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What’s in a name when it comes to the value of real estate? | Gary Hersham

beauchamp estates belgravia classical style eaton mews eaton square famous properties garden square heritage property homes with history london provenance Nov 15, 2021

While the ‘fame’ factor may add a certain cache and unique provenance to a given property, it is rarely this alone that bolsters its value. The connection to a well-known individual or institution will certainly help garner media attention at sale time, and the bigger the name, the bigger the headlines.

Generally, homes occupied by famous individuals need to have more than the obligatory Blue Plaque outside if they are to deliver real, real estate value. A flat once lived in by Jimi Hendrix will attract interest, but the fact adds little more than promotional value. A house that was the childhood home of Sir Winston Churchill will, however, carry greater weight due to the fact that the property in question is a grand townhouse in Connaught Place, London, with a Blue Plaque in the name of his father, Sir Randolph Churchill. 

When the name is almost legendary and relates to the man who is credited with having introduced production line assembly to the automotive industry and has provided such iconic quotes as, ‘Any customer can have a car painted any colour that he wants so long as it is black’ and a personal favourite, ‘You can’t build a reputation on what you are going to do’, then both the level of interest and the property are going to be exceptional. When the property was also home to not one, but two former Prime Ministers, then the potential interest is likely to be global and significant.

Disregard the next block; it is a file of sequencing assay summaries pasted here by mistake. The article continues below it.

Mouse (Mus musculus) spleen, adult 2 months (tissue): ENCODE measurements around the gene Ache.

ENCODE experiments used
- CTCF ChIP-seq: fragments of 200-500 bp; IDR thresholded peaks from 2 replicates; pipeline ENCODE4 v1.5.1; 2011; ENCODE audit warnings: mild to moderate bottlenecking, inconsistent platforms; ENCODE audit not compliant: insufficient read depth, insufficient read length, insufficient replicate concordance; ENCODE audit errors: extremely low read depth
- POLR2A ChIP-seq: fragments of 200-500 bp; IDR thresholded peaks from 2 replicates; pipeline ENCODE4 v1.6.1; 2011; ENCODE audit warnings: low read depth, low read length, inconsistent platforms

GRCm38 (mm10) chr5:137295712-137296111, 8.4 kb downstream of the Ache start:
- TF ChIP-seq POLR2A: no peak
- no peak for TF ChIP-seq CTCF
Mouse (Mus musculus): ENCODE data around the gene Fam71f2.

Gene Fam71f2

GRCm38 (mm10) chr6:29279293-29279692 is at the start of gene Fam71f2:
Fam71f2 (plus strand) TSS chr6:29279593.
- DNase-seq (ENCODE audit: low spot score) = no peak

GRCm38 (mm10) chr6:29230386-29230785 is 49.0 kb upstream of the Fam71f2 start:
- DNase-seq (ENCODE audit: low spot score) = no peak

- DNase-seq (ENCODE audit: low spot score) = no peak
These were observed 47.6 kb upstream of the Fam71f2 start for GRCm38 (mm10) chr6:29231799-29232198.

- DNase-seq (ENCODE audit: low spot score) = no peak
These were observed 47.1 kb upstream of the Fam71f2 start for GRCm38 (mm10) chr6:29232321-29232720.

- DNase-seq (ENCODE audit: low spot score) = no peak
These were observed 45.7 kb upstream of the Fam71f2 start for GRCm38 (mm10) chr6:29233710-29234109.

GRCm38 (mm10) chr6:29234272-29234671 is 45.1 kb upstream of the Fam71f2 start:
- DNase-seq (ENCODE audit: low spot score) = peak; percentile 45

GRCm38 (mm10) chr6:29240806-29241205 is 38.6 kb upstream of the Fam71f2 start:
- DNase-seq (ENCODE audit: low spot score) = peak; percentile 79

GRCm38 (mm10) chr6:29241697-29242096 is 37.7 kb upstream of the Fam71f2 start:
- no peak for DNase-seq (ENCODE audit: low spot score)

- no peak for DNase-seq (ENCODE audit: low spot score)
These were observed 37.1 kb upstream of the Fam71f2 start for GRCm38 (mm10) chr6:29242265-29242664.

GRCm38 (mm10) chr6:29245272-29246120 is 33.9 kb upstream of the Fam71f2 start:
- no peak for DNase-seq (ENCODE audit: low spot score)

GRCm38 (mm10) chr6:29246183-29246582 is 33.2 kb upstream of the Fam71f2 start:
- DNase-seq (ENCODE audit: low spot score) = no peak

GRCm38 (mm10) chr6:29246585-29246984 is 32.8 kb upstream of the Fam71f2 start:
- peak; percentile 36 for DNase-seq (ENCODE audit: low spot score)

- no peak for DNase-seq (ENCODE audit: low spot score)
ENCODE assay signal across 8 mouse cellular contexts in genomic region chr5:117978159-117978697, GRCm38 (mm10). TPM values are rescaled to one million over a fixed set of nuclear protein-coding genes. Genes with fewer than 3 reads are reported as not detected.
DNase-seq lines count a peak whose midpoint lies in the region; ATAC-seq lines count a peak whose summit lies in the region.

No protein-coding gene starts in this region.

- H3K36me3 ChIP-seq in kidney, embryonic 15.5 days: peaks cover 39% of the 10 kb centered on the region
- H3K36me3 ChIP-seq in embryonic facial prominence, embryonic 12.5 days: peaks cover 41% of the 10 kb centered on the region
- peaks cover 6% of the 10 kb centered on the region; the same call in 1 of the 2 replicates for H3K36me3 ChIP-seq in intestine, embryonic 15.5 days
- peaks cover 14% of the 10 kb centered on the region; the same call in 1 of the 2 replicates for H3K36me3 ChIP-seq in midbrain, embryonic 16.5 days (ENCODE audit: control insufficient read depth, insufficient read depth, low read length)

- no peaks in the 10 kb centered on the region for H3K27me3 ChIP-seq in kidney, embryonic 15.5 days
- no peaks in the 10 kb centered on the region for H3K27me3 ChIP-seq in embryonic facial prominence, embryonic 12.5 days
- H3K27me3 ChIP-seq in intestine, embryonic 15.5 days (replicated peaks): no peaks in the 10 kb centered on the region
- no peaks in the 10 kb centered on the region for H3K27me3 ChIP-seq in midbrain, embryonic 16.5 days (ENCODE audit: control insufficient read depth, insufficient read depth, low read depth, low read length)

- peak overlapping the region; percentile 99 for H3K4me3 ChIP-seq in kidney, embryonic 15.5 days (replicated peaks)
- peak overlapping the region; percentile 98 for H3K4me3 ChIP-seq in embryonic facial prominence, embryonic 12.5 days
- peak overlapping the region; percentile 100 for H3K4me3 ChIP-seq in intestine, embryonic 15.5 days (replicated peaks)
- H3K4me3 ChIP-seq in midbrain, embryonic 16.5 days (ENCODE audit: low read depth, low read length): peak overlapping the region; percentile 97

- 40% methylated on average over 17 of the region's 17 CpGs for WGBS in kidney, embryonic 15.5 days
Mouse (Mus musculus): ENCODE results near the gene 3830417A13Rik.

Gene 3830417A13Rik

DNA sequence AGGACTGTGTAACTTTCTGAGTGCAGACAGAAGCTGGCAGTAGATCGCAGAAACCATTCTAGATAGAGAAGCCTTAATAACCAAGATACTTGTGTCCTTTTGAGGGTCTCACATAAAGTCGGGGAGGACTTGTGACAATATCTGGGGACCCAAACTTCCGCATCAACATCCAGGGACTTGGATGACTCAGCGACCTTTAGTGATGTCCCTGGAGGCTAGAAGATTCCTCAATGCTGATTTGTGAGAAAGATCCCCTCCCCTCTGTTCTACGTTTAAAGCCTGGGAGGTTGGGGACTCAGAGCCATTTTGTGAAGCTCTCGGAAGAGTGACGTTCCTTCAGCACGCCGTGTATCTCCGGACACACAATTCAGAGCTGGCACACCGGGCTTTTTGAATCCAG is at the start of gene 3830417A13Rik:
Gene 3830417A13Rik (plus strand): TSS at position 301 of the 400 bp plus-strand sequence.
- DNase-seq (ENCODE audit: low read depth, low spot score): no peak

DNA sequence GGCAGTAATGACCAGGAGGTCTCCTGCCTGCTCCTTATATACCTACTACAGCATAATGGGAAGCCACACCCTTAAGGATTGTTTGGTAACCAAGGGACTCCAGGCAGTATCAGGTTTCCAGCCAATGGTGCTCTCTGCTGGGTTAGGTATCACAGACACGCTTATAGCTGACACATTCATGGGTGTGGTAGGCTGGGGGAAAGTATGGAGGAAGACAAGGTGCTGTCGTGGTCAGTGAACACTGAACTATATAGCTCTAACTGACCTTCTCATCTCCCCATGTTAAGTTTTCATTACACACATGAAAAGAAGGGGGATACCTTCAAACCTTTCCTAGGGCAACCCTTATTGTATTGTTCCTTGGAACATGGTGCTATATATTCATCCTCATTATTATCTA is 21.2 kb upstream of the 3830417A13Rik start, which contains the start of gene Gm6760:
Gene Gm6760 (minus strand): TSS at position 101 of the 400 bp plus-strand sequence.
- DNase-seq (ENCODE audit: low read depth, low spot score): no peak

The Grade II* listed Blue Plaque Belgravia home of Mrs Henry Ford II, used by Prime Minister Margaret Thatcher, and originally the home of Prime Minister Stanley Baldwin at 93 Eaton Square, is the property in question.

The four-bedroom main residence on London’s Eaton Square, and an interconnecting two-bedroom mews house at 35 Eaton Mews North, provide 7,489 sq ft (695.8 sq m) of living space including grand reception rooms, elegant bedroom suites, a spacious patio garden, a garage and was brought to the market by Beauchamp Estates.

Located in the best central position on the favoured northern side of Eaton Square, the main residence and mews together not only provide spacious accommodation on a rarely seen level, but come complete with what can genuinely only be described as an outstanding history that includes the 1936 Royal Abdication Crisis, two Prime Ministers, Royalty, captains of industry and celebrities.  

Eaton Square is London’s largest and most renowned garden square with number 93 part of a palatial white-stucco terrace of grand residences designed in classical style, originally built in 1827-1828 by Thomas Cubitt, under the auspices of the Marquess (later Duke) of Westminster.


In 1913, 93 Eaton Square became the London home of conservative politician Stanley Baldwin, who would go on to become Prime Minister, and his wife, the couple moving upon Baldwin’s retirement in 1937 to 69 Eaton Square.